Your band has incredibly passionate fans. When you meet them, do they open up to you about their lives?
“I’ll be straight up: we hear a lot of really hard stuff from fans. And you get better at dealing with it as a person, because we do interact with people and we’ll never shut that off. They’re like, ‘This is what happened to me and this is how you guys helped me through it.’”
And yet, at the opposite end of the scale, at Reading Festival you had bottles thrown at you by Slayer fans. Did that make you feel that you must be doing something right?
“(Laughs) Absolutely! And it’s funny because I’m a huge Slayer fan. People get very narrow with certain bands – you know, when a band becomes their life.”
How did you deal with that hostility at Reading?
“Amazingly, I think. We came out to this flak – we called it flak, and it was, literally – and it got me so inspired. I said, ‘Alright, everybody do it!’ So obviously then it looks like the entire Reading audience hated us, when in fact it was just a few idiots. The funny thing is, I even saw kids holding MCR signs and throwing shit at us! But at the end you could see everybody clapping. So from the jaws of defeat it was a huge victory. It had the opposite effect for the people who tried to stop us.”
You never thought of walking off?
“No. Not this band. This isn’t a bullshit band that gets bottled off. We’ve played with some really hard bands before, we’ve had to deal with that, and the nervousness before we go on, even if I’ve had that, I try not to show it. So at Reading I was standing up there going, ‘Man, this is fucking rock’n’roll! This is what it’s about. This is a fight!’ It is kind of weird to be faced with such adversity simply for being different. But like I said, it was just a few idiots who got bummed when they couldn’t understand why other people in the audience were looking up to this band. We’re not singing about sex, drugs and rock’n’roll, and they get pissed off because it’s dangerous, it threatens their way of life.”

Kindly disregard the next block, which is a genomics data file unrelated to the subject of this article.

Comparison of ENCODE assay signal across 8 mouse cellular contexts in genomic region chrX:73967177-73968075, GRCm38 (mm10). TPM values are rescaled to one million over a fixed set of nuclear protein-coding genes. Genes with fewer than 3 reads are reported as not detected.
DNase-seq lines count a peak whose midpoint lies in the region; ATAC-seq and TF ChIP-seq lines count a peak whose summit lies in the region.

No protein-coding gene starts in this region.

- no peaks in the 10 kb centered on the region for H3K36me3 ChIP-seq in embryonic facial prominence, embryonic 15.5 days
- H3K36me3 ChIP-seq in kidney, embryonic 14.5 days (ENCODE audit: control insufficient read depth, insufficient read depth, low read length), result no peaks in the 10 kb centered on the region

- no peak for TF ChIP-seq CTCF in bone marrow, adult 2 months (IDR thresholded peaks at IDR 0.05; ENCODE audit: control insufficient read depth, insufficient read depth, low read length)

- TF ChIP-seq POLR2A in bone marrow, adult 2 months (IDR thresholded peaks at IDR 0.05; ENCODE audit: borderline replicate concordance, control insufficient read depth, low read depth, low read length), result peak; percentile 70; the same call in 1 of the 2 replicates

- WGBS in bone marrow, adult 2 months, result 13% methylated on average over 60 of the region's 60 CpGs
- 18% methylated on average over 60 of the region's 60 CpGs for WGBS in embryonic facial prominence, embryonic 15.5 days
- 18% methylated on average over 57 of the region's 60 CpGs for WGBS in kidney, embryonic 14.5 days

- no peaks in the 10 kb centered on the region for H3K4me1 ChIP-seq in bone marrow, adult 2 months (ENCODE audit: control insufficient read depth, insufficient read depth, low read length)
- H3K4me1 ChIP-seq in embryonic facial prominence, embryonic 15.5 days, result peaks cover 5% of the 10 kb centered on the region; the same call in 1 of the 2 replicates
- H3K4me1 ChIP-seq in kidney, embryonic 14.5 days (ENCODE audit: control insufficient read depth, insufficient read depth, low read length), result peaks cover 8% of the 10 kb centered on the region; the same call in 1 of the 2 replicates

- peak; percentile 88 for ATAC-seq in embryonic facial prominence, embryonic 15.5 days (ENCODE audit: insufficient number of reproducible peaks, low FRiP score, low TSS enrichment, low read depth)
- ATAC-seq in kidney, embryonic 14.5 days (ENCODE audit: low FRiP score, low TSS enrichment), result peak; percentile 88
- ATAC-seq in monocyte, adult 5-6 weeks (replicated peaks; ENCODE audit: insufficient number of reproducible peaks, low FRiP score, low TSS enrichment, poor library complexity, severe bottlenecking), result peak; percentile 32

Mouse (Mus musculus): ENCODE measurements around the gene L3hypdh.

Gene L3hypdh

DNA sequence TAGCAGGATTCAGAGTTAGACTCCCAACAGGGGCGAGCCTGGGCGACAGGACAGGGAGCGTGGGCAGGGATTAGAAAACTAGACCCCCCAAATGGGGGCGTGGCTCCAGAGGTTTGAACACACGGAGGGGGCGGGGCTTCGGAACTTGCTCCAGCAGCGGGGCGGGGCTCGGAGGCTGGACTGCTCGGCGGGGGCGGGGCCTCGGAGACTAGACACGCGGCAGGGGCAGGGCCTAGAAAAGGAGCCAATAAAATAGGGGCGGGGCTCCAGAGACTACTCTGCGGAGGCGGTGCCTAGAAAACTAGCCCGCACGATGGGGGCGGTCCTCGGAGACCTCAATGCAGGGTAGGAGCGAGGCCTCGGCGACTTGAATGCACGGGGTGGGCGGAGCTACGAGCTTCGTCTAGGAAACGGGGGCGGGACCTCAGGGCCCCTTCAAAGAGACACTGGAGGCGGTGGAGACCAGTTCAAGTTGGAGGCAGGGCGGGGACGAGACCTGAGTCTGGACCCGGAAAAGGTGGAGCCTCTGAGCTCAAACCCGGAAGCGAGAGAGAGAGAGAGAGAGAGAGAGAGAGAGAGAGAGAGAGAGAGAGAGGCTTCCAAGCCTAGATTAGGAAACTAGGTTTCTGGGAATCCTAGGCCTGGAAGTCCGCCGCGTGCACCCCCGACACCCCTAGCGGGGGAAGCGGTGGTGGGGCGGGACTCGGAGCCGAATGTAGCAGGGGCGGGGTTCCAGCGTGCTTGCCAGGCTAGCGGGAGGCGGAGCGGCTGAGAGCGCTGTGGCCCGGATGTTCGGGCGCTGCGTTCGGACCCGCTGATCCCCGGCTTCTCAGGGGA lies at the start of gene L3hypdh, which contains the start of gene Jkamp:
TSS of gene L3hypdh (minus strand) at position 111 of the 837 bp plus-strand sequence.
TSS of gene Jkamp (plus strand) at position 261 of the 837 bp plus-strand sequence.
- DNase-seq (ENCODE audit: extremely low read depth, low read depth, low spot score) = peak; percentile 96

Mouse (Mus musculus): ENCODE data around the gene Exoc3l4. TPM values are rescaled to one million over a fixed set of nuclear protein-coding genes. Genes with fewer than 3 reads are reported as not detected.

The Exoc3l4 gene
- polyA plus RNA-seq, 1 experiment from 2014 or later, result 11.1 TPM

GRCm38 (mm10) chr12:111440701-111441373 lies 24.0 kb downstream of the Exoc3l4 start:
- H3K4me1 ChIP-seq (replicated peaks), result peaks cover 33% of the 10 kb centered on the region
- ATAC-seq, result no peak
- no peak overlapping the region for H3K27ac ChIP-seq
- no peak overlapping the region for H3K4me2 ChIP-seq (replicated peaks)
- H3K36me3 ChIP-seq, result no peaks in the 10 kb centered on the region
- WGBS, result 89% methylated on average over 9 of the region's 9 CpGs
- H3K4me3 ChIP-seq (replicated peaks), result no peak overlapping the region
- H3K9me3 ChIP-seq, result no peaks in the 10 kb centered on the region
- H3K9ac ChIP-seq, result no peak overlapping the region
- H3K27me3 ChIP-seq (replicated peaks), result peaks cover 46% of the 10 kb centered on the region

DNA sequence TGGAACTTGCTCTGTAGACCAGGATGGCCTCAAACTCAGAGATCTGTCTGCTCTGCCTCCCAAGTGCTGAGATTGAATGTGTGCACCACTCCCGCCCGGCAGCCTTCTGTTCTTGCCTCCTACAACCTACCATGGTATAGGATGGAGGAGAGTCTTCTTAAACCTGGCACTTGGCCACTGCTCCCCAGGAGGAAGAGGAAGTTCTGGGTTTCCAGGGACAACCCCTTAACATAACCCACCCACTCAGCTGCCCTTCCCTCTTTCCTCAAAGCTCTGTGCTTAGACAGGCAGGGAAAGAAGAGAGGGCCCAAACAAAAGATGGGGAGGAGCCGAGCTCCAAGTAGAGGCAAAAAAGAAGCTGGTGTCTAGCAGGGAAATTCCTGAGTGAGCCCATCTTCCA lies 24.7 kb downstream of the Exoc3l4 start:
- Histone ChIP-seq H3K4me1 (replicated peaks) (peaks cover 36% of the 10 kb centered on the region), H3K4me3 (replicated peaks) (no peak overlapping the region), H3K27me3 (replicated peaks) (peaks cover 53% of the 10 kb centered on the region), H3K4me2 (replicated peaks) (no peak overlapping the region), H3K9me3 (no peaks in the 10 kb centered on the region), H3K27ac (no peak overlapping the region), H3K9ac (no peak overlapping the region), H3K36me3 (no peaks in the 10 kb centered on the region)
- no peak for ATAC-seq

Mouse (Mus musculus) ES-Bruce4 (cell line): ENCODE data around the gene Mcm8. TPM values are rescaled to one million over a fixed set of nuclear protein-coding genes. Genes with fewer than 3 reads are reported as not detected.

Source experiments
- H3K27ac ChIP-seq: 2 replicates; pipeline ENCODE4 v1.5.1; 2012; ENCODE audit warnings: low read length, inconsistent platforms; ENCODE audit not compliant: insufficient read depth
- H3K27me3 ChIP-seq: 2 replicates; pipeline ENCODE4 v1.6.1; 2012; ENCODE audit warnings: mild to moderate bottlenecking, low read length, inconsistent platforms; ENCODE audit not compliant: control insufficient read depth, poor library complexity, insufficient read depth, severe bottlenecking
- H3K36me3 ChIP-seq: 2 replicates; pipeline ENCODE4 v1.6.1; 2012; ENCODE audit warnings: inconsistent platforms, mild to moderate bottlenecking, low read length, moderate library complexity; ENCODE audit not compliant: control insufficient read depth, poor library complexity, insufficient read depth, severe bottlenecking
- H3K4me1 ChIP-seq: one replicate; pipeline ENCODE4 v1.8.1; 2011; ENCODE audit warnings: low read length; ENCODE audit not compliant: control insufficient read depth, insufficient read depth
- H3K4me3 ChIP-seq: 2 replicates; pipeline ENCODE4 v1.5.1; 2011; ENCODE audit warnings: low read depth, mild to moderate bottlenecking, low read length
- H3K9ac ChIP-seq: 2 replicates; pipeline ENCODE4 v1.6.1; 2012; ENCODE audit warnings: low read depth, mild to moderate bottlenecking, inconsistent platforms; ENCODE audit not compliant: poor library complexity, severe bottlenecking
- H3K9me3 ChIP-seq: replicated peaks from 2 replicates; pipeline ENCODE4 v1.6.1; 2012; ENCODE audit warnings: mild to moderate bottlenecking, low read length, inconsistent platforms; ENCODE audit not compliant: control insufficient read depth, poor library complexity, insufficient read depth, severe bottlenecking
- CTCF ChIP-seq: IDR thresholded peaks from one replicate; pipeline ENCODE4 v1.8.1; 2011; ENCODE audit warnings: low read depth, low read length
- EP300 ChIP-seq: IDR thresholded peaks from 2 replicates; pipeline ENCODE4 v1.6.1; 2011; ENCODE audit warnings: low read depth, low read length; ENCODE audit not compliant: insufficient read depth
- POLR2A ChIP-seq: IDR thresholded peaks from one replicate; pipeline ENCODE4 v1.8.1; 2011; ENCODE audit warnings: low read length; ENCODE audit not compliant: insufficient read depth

The Black Parade is a huge hit that has created a real buzz about the band, even hysteria. How are you coping?
“It’s fun! I got to tell you, we made a record like this to create hysteria, to create a big splash. So when I see the craziness and I see the chaos, I love it. And to go back to Reading, it was a prime example. [After that show], I met so many people that said that was one of the most inspiring shows they ever saw, that they’d never seen a band get that kind of shit and not walk off, but instead say, ‘Fuck you!’ And at the same time, if there wasn’t the chaos, the whirlwind around the band, I’d be worried, because to me that’s rock’n’roll – chaos, adversity, shit-talkers galore, I love it. When I see bands that I’ve never even heard of talking shit about us to get press, I love it.”
On a personal level, you appear to be a changed man. A year ago it seemed as if you were out of control, drinking too much, doing too many drugs. What is the truth in that?
“Well, the band didn’t even know how bad I got, because I’m really good at hiding it.”
Had the other guys known the truth, do you think that they would they have intervened and had a serious talk with you about what was happening?
“Yes, they would, for sure, had they found out how depressed and suicidal I was. I think they got a little bit of an indication the last time I got drunk, really. I was puking backstage after the second Summer Sonic gig in Japan. They said, ‘There’s something wrong with you, man.’”